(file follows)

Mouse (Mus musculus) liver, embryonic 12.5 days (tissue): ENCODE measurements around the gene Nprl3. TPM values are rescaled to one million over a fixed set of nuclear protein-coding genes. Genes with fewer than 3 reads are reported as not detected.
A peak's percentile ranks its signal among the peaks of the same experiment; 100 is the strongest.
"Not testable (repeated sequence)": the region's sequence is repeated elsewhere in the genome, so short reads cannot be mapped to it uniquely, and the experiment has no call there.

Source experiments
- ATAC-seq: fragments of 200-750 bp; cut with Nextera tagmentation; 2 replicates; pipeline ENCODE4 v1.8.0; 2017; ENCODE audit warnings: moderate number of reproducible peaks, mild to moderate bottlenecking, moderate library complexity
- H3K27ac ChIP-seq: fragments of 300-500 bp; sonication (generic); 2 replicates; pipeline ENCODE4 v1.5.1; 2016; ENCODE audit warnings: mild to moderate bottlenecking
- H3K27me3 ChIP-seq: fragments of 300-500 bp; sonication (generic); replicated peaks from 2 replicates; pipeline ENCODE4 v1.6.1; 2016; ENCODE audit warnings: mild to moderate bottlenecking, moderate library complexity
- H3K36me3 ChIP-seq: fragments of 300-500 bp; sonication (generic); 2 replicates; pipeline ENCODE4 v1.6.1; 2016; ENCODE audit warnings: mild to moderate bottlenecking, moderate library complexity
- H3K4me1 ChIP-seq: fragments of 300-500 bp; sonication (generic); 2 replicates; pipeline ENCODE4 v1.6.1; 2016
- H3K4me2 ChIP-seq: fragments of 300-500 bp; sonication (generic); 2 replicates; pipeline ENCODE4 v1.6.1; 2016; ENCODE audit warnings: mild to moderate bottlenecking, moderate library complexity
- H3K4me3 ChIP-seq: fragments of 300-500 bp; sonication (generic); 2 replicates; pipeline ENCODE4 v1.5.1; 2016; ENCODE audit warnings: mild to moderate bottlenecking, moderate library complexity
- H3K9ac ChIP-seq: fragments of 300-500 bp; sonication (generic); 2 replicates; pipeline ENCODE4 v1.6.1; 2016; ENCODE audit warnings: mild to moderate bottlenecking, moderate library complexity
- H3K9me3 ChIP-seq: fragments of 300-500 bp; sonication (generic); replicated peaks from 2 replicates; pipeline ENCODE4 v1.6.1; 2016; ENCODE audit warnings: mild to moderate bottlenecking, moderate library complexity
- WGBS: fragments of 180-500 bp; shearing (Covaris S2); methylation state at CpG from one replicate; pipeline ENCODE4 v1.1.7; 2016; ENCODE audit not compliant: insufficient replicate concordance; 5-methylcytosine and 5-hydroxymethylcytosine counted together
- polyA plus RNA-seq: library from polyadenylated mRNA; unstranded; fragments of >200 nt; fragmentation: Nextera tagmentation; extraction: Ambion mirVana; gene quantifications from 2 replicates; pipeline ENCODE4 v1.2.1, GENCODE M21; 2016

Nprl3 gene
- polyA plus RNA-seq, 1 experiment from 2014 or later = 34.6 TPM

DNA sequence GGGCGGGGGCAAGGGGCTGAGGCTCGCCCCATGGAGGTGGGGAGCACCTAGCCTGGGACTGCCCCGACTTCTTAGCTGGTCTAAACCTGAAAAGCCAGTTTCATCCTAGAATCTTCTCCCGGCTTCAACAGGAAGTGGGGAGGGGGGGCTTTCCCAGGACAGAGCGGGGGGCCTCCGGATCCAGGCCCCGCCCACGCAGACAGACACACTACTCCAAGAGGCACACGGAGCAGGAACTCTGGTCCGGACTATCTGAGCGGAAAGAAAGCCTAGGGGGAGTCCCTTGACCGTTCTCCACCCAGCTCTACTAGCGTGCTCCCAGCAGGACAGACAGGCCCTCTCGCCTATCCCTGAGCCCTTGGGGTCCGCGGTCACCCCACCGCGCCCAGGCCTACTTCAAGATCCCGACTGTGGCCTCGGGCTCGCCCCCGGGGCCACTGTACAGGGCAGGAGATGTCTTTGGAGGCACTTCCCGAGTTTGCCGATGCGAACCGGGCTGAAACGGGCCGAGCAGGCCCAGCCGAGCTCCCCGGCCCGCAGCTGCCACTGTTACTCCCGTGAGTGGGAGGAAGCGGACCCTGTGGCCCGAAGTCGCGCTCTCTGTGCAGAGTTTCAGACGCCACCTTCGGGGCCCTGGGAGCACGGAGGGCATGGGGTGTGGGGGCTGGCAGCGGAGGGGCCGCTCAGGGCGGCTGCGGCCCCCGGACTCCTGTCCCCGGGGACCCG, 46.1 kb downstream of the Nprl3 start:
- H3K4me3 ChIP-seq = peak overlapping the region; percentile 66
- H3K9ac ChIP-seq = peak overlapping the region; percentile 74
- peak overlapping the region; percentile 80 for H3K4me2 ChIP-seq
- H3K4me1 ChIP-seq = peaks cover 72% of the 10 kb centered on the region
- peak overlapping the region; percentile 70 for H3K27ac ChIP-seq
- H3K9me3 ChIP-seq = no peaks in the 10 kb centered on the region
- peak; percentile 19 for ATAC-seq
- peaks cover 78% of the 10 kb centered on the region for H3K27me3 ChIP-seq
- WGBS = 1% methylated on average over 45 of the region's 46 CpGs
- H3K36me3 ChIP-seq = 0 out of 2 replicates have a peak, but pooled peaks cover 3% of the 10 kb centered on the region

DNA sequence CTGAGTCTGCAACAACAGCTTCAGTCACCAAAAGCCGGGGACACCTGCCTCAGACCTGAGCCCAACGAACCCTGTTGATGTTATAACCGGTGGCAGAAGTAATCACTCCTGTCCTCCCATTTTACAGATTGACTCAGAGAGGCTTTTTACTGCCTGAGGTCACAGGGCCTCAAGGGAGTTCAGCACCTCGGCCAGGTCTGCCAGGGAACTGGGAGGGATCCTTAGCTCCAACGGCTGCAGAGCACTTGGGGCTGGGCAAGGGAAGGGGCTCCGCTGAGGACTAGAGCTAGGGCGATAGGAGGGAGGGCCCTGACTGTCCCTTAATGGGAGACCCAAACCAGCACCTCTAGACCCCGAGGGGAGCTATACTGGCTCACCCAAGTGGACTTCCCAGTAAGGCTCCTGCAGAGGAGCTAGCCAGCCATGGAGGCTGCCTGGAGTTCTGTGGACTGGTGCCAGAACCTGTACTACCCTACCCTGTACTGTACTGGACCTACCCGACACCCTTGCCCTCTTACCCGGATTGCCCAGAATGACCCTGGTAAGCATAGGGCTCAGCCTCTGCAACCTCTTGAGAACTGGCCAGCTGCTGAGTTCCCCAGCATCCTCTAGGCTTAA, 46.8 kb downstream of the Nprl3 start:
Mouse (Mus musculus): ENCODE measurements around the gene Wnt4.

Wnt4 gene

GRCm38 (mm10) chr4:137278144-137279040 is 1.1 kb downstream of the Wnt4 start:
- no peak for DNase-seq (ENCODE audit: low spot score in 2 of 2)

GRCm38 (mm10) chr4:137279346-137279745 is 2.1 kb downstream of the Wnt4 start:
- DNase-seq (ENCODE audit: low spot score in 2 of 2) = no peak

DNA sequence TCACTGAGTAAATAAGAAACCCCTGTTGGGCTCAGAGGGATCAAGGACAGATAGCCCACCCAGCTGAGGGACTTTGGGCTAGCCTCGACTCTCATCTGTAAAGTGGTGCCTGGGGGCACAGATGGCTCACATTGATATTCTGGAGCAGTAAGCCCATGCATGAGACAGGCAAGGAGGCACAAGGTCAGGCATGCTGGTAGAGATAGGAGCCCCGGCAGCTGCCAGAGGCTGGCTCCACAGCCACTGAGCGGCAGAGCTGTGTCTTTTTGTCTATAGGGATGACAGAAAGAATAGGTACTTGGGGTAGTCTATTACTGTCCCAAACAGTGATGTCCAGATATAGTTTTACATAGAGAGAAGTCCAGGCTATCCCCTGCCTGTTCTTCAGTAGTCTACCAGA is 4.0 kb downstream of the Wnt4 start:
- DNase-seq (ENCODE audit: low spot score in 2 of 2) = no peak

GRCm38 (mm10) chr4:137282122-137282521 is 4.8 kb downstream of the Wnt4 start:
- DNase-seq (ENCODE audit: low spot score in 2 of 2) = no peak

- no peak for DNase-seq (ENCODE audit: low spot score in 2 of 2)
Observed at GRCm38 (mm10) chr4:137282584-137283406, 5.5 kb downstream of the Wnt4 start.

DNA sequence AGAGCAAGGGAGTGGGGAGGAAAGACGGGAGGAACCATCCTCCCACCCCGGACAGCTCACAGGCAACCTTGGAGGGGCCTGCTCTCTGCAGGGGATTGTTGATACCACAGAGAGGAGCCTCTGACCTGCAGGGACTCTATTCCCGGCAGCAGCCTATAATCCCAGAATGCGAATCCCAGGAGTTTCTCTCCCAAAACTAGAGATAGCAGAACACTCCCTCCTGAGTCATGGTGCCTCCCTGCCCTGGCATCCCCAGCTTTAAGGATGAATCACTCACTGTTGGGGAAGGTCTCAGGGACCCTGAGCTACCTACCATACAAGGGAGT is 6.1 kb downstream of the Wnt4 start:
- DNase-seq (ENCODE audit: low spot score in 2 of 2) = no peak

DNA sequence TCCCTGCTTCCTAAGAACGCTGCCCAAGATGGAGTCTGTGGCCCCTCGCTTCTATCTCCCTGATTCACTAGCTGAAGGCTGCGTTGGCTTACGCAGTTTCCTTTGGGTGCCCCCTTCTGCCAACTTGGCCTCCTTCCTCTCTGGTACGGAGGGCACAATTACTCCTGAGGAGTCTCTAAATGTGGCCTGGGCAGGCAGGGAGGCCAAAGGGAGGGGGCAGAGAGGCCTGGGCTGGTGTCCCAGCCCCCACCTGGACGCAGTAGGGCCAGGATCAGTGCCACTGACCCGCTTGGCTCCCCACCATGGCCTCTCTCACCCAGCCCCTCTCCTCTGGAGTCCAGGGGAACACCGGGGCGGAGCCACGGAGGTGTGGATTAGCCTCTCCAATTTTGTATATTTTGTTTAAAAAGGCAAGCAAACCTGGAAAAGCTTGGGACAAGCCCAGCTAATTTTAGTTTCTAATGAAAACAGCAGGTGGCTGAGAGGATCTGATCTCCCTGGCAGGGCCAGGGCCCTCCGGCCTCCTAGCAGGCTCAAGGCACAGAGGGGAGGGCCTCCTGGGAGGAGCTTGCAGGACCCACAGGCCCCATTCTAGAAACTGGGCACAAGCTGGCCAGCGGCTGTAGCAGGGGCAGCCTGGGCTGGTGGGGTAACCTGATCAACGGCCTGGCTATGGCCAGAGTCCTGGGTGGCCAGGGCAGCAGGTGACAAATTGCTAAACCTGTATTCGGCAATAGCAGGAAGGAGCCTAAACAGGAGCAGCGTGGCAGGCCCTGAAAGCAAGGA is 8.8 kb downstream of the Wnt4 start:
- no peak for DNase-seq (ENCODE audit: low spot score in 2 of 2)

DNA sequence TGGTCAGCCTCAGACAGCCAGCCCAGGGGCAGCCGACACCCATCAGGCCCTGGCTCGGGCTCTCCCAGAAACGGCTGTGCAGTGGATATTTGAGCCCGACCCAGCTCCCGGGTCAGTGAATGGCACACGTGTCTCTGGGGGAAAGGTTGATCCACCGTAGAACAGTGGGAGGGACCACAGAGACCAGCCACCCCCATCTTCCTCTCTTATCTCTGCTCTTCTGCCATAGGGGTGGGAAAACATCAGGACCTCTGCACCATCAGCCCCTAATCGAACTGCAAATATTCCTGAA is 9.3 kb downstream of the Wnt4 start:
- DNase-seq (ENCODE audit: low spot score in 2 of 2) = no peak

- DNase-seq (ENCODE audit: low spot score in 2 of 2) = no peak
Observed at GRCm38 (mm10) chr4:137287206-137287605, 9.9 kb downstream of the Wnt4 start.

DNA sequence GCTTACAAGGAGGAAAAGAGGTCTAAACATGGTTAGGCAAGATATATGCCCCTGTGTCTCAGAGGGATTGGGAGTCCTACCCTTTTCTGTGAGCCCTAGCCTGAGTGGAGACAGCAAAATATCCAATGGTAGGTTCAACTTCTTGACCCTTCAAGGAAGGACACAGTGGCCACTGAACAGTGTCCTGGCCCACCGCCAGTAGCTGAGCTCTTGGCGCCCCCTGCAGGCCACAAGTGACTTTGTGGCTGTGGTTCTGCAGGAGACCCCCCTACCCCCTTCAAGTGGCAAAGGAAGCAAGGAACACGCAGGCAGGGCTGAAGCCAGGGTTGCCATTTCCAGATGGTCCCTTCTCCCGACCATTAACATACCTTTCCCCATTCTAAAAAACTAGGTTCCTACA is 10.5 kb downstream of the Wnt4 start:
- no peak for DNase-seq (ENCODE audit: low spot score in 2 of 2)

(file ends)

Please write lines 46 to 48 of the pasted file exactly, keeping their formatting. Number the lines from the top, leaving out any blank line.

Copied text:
DNA sequence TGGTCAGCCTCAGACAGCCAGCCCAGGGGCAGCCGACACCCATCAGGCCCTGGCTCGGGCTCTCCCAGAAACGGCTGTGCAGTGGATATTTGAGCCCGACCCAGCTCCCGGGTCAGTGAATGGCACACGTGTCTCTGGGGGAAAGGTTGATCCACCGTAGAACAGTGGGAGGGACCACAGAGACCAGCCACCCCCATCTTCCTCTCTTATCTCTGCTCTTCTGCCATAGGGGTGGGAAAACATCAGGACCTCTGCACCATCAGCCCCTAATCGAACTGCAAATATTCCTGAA is 9.3 kb downstream of the Wnt4 start:
- DNase-seq (ENCODE audit: low spot score in 2 of 2) = no peak

- DNase-seq (ENCODE audit: low spot score in 2 of 2) = no peak